The Drawing Table: critical drawing workshops

The Drawing Table: critical drawing workshops
model photo, by Madison Lindsay
I plan to develop critical, reflective workshops to encourage architects, designers, and planners to work in more caring, situated ways.

Madison Lindsay
Copenhagen, Denmark
Team members
Madison Lindsay
Field of work
Architecture, Communication, Research
Project category
Raising awareness
Project submitted

Madison Lindsay is an architect recently graduated from the MA in Political Architecture: Critical Sustainability, at the Royal Danish Academy in Copenhagen, Denmark. She aims to use collaboration, care, and situatedness throughout her work. She seeks to find feasible ways of working and living that are more equitable and responsive to the intractable crises of our time and place. Her practices include: writing, lecturing, hosting drawing workshops, activism, and building with rammed earth.

Previously, she has worked in several architectural offices in the United States, on projects including schools, performance centers, and hospitals. She graduated with high honors from UC Berkeley with a BA in Architecture, focusing on Social and Cultural Factors in Environmental Design. She has been a guest lecturer at DIS in Copenhagen, and a guest critic at UC Berkeley.

Her recent research and design practices are situated in Copenhagen, Belfast, and eastern Poland, and span issues of sustainable urban development, cross-cultural migration, situated fieldwork methods, and the ethics of architectural practice in entangled political contexts. She is inspired by her collaborators within and outside of architecture, specifically those who are fighting for equity, justice, and sustainability.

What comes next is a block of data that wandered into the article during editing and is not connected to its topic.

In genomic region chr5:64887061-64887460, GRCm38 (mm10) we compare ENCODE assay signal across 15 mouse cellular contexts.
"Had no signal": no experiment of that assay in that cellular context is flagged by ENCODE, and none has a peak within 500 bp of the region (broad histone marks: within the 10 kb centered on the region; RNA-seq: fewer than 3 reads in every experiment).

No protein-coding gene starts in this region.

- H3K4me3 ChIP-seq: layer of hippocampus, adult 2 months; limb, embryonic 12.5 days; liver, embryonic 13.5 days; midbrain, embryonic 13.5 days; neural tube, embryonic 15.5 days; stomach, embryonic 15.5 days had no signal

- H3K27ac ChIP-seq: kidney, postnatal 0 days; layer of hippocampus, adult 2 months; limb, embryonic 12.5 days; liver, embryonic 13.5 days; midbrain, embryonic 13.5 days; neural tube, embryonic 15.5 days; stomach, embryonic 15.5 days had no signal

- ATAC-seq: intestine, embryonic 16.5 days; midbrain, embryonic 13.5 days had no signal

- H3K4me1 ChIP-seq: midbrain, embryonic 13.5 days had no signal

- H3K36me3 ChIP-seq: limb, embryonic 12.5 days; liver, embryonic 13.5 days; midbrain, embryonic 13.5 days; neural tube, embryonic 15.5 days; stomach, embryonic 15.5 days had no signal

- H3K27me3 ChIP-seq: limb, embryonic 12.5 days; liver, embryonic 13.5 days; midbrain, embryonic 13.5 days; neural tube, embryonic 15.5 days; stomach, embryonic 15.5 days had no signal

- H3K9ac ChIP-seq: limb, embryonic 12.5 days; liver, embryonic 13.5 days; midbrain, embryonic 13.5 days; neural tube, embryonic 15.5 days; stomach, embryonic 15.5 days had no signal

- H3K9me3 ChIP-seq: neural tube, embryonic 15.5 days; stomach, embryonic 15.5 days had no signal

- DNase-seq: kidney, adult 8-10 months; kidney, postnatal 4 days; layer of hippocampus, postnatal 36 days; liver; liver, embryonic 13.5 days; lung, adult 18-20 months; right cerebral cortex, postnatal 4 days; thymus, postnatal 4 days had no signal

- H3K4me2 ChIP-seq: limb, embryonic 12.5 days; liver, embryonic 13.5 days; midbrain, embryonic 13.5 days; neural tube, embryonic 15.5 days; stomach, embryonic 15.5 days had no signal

I plan to develop critical, reflective workshops to shift conventional architectural drawing practices to be more caring, situated, and non-violent. This project was initiated in response to the Parallel Societies Law (PSL) in Denmark and architects’ complicit role in enacting violence upon residents. The PSL, or so-called “Ghetto List” requires evictions and displacement of residents from their homes based primarily on their ethnic background. Social housing is demolished, replaced with new private housing. While the law is widely seen as discriminatory, the role of architects in this situation has largely been ignored.

I propose to develop pedagogical approaches for architects to reflect upon and shift their ways of practicing. I will call attention to the power and agency embedded in architects’ drawing practices. I refer to the work of Dana Cuff, Victoria Mitchell, Donna Haraway, and Tim Ingold—between their views on the capabilities and relations of lines.

During my field research at site visits to architects’ homes and offices, many architects expressed disapproval of this law, and of their own complicity in its violence. They wished to practice architecture in more ethical ways, but were not sure how. In workshops for architecture students, I developed lectures and exercises for participants to reflect upon the relationships between the lines we draw and their impacts on the resulting built environments, residents, and communities. The intent of this submission now is to further develop the workshops and pedagogical tools to share with practicing architects, to encourage professionals across contexts to shift their ways of working. It empowers architects to navigate the real constraints we have in drawing in more caring ways, to navigate their economic, technological, and contractual parameters. I intend to explore pedagogical approaches that can be implemented in diverse contexts, encouraging practitioners to find agency in enacting change.